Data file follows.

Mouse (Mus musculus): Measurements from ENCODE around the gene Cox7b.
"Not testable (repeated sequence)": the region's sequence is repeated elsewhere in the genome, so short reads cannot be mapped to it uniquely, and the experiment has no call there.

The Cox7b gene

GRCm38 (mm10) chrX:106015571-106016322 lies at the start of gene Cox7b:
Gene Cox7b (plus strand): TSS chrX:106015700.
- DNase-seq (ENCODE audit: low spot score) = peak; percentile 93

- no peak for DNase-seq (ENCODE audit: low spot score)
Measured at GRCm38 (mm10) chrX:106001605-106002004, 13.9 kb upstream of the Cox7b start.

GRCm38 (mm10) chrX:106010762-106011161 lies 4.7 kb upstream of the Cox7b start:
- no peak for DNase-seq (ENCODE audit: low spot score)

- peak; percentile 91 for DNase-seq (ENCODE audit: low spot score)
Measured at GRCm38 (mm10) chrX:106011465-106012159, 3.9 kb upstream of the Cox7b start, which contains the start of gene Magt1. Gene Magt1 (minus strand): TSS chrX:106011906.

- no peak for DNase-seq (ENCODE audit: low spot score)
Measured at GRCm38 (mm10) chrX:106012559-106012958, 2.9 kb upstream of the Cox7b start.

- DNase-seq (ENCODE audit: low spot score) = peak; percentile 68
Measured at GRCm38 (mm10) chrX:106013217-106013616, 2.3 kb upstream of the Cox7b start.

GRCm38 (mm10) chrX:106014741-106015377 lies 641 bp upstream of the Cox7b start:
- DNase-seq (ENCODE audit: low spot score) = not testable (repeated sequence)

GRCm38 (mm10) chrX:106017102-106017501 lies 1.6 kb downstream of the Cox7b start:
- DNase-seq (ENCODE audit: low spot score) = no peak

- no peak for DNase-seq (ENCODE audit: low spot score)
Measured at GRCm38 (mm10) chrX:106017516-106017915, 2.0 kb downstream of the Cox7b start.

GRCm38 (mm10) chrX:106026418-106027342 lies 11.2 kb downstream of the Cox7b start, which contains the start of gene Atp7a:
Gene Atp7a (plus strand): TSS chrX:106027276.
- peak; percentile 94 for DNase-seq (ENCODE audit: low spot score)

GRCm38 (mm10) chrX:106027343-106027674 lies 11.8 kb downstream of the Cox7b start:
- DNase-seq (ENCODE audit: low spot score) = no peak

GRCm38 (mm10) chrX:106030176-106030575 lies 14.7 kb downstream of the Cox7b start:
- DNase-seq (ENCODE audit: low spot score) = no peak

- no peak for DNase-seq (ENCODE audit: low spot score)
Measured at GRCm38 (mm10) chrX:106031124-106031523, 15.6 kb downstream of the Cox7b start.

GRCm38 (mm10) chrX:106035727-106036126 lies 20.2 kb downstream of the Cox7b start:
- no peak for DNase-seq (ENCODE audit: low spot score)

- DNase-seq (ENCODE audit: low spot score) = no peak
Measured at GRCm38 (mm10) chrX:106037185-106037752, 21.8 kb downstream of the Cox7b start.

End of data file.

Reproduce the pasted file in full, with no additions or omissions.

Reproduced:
Mouse (Mus musculus): Measurements from ENCODE around the gene Cox7b.
"Not testable (repeated sequence)": the region's sequence is repeated elsewhere in the genome, so short reads cannot be mapped to it uniquely, and the experiment has no call there.

The Cox7b gene

GRCm38 (mm10) chrX:106015571-106016322 lies at the start of gene Cox7b:
Gene Cox7b (plus strand): TSS chrX:106015700.
- DNase-seq (ENCODE audit: low spot score) = peak; percentile 93

- no peak for DNase-seq (ENCODE audit: low spot score)
Measured at GRCm38 (mm10) chrX:106001605-106002004, 13.9 kb upstream of the Cox7b start.

GRCm38 (mm10) chrX:106010762-106011161 lies 4.7 kb upstream of the Cox7b start:
- no peak for DNase-seq (ENCODE audit: low spot score)

- peak; percentile 91 for DNase-seq (ENCODE audit: low spot score)
Measured at GRCm38 (mm10) chrX:106011465-106012159, 3.9 kb upstream of the Cox7b start, which contains the start of gene Magt1. Gene Magt1 (minus strand): TSS chrX:106011906.

- no peak for DNase-seq (ENCODE audit: low spot score)
Measured at GRCm38 (mm10) chrX:106012559-106012958, 2.9 kb upstream of the Cox7b start.

- DNase-seq (ENCODE audit: low spot score) = peak; percentile 68
Measured at GRCm38 (mm10) chrX:106013217-106013616, 2.3 kb upstream of the Cox7b start.

GRCm38 (mm10) chrX:106014741-106015377 lies 641 bp upstream of the Cox7b start:
- DNase-seq (ENCODE audit: low spot score) = not testable (repeated sequence)

GRCm38 (mm10) chrX:106017102-106017501 lies 1.6 kb downstream of the Cox7b start:
- DNase-seq (ENCODE audit: low spot score) = no peak

- no peak for DNase-seq (ENCODE audit: low spot score)
Measured at GRCm38 (mm10) chrX:106017516-106017915, 2.0 kb downstream of the Cox7b start.

GRCm38 (mm10) chrX:106026418-106027342 lies 11.2 kb downstream of the Cox7b start, which contains the start of gene Atp7a:
Gene Atp7a (plus strand): TSS chrX:106027276.
- peak; percentile 94 for DNase-seq (ENCODE audit: low spot score)

GRCm38 (mm10) chrX:106027343-106027674 lies 11.8 kb downstream of the Cox7b start:
- DNase-seq (ENCODE audit: low spot score) = no peak

GRCm38 (mm10) chrX:106030176-106030575 lies 14.7 kb downstream of the Cox7b start:
- DNase-seq (ENCODE audit: low spot score) = no peak

- no peak for DNase-seq (ENCODE audit: low spot score)
Measured at GRCm38 (mm10) chrX:106031124-106031523, 15.6 kb downstream of the Cox7b start.

GRCm38 (mm10) chrX:106035727-106036126 lies 20.2 kb downstream of the Cox7b start:
- no peak for DNase-seq (ENCODE audit: low spot score)

- DNase-seq (ENCODE audit: low spot score) = no peak
Measured at GRCm38 (mm10) chrX:106037185-106037752, 21.8 kb downstream of the Cox7b start.